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B.F. Skinners Normal Language Development Theories

B.F. Skinners Normal Language Development Theories

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July 26, 2011

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B.F. Skinners Normal Language Development Theories

Development of language starts at an early age in the human life during when the child begins to learn language from people around it when they talk and children mimicry (pavelpsycho.blogspot.com, 2010). A child’s language development starts as very simple to complex considering that children are born without knowing any language and only learn the one spoken around them. A child’s language will start with babbling sounds until they are able to make meaningful words as they grow bigger and learn more words. Normally language development will be because of recalling simple words though without meaning associated to them until the word is repeated several times directed to a specific event or task as the child grows and realizes that the word is associated to the particular event (pavelpsycho.blogspot.com, 2010). Several theories have been put across by several authors such as Skinner, and Chomsky to explain language development in a human being. Skinner’s theory is behavioral and attributes views language as a learned behavior just as other skills are learned out of a habit, encouraged by reinforcement a child may receive. On the other hand, Chomsky’s theory assumes that children have a language acquisition device that helps them accomplish language development. Skinner’s behavioral theory assumes that “… language is learned through operant conditioning (reinforcement and imitation). This perspective sides with the nurture side of the nature-nurture debate,” (pavelpsycho.blogspot.com, 2010). The main notion behind skinner’s behavioral theory is that just like any other behavior acquired by a human being, language is acquired the same way and considered a as a result of a habit learned and influenced by the environment (Hill, 2001).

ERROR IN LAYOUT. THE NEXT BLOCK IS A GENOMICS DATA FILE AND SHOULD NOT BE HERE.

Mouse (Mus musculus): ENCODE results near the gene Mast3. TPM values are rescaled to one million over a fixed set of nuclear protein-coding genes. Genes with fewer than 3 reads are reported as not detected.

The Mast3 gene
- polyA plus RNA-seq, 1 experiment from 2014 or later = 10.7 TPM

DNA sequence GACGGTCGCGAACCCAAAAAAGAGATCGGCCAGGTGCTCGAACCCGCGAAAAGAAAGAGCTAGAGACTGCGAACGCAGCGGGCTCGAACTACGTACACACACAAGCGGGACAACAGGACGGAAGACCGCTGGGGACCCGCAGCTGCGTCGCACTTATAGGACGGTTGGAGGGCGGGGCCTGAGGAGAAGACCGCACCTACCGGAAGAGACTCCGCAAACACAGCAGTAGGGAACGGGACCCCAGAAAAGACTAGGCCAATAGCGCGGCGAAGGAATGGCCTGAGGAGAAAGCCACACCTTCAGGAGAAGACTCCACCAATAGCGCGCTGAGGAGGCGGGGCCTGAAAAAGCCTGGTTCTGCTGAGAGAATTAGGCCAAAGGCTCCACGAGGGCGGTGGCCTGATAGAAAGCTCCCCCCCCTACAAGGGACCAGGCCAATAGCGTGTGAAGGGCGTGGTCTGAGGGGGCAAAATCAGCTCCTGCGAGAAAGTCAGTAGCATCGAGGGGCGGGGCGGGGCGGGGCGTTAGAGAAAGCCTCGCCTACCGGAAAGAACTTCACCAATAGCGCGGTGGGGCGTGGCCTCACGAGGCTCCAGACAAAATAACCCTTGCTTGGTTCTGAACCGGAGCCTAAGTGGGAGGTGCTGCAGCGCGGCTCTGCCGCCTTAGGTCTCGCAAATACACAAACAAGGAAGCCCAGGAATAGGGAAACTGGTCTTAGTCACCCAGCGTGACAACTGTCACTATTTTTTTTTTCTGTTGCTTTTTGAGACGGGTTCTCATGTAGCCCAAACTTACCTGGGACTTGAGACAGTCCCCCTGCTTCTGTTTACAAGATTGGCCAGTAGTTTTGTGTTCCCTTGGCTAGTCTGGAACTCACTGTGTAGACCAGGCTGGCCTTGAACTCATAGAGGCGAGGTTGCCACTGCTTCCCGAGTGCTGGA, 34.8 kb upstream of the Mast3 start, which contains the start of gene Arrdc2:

According to B.F. Skinner human and animal behavior are determined by learning and reinforcement that help all species acquire new skills that depend on the environment an organism is placed. Language development depends on behaviorist theory that is used by children to understand meaning of words and through use of reinforcement and punishment; children are able to learn meaning of words and things around them (niu.edu, 2003). According to Skinner, all language was a behavior that is developed in the same way as skills are developed stating that a sentence is a part of behavior chain with elements that provide conditional stimulus of the following constituent (niu.edu, 2003). He stated that language response was based on four factors, which are reinforcement, stimulus control, deprivation and aversive stimulation (niu.edu, 2003). His notion is that language development is based on behavioral influences that affect the learning of a person, such as in his experiments on rats with a button to get food and another giving shock (McLeod, 2007). Such reinforcement and punishment gives meaning to things, which is the basic language learning method. According to him language acquisition and development is seen as a learned behavior resulting from interaction with the environment. “The interaction of these things in a child’s environment would lead to particular associations, the basis of all language,” (niu.edu, 2003).